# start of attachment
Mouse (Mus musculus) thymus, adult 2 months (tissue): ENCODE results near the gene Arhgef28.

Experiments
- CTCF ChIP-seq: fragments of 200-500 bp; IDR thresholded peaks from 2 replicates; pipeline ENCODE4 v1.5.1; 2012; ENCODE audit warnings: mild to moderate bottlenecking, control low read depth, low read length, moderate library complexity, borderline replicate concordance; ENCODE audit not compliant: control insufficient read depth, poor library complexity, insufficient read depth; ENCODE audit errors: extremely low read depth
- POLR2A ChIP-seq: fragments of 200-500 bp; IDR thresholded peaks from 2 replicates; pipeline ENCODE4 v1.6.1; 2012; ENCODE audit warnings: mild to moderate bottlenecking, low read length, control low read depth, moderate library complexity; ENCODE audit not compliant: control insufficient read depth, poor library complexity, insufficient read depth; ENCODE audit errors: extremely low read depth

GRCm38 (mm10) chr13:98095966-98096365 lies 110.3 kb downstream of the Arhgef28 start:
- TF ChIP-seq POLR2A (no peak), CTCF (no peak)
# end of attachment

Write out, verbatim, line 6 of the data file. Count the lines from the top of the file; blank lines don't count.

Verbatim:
- TF ChIP-seq POLR2A (no peak), CTCF (no peak)